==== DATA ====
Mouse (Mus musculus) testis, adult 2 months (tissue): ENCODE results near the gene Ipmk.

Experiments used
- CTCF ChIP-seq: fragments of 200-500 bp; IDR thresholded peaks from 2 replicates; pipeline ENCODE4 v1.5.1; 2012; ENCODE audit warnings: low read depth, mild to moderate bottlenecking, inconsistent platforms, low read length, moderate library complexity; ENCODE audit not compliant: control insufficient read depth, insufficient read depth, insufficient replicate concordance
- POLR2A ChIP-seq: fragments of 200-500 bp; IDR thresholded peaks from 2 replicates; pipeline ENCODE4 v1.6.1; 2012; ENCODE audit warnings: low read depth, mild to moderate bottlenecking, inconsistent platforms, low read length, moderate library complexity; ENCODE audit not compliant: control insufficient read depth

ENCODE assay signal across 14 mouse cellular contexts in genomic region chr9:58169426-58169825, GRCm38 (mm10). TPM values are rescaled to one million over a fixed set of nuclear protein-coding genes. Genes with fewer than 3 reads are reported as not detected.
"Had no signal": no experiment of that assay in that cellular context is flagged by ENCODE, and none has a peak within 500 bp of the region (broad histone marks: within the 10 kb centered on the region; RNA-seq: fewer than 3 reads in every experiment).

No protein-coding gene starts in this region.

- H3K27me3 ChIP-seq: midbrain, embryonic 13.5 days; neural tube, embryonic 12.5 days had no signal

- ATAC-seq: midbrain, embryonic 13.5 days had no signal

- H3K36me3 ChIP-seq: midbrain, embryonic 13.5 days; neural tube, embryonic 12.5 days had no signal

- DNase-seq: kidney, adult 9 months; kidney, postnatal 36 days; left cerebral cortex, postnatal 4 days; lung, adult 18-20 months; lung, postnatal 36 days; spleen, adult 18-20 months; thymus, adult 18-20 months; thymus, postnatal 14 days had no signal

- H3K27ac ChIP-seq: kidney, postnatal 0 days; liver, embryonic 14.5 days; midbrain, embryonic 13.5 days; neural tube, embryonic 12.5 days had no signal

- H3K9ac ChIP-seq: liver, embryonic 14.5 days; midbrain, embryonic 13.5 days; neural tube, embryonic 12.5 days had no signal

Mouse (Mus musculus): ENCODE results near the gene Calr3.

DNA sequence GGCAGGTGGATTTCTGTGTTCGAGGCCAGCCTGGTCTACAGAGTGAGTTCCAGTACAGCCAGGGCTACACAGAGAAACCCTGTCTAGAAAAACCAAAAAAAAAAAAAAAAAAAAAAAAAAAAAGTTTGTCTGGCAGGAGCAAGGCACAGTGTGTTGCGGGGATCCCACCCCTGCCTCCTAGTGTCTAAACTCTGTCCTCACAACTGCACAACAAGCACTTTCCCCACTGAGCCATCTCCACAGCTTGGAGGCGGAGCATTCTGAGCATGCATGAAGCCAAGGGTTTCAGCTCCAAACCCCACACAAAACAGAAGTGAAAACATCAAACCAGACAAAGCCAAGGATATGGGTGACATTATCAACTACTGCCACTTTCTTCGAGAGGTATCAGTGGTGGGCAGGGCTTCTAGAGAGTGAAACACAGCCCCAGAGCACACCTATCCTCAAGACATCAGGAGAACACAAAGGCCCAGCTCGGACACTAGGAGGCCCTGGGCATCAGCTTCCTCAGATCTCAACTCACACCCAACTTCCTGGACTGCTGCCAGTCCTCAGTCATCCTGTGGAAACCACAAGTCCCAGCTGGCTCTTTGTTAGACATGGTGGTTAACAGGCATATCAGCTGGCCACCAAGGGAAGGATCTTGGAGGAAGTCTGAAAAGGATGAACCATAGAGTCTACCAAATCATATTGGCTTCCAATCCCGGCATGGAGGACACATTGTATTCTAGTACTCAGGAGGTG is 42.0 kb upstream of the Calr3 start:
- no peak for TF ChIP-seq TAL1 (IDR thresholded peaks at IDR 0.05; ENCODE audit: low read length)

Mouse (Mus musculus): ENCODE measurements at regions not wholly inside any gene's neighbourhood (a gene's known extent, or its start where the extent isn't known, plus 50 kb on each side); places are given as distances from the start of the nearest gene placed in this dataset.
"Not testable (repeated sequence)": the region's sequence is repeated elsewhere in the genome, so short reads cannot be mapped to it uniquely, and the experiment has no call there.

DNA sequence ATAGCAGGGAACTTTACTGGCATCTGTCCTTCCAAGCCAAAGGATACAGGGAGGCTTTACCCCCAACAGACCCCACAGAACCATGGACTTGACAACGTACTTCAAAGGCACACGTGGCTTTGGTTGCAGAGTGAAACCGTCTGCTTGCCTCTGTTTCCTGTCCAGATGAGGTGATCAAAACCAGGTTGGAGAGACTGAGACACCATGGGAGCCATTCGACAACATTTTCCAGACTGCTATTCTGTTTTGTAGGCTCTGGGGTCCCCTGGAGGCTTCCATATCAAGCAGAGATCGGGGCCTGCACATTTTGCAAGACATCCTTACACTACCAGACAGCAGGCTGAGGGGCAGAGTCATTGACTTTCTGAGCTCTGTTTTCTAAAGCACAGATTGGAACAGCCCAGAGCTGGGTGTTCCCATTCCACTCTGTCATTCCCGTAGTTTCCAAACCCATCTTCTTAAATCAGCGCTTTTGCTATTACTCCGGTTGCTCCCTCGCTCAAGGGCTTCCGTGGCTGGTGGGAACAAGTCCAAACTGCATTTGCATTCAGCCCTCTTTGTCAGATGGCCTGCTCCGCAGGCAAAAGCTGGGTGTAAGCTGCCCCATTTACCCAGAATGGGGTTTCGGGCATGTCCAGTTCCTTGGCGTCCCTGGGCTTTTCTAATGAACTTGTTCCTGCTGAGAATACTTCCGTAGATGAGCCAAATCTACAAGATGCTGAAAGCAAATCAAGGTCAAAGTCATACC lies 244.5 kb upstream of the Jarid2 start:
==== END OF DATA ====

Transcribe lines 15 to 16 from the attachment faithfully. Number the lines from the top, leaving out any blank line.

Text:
DNA sequence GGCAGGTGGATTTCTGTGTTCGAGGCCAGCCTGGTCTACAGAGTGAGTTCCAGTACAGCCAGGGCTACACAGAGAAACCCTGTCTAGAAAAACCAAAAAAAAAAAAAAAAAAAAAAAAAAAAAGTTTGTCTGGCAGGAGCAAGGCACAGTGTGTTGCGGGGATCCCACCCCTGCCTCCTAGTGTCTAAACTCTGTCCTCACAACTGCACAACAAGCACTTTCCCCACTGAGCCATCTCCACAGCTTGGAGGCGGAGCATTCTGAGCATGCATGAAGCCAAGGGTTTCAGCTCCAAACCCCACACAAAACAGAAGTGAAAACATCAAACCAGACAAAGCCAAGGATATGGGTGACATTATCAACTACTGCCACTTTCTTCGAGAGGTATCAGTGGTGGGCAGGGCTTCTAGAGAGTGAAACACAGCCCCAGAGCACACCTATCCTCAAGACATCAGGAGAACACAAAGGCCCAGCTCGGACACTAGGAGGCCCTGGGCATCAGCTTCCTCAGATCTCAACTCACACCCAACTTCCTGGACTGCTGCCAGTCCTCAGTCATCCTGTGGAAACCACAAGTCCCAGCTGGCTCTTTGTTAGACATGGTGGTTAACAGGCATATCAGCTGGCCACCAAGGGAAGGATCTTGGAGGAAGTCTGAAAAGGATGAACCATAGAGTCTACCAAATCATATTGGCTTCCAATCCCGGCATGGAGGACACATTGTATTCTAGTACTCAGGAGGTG is 42.0 kb upstream of the Calr3 start:
- no peak for TF ChIP-seq TAL1 (IDR thresholded peaks at IDR 0.05; ENCODE audit: low read length)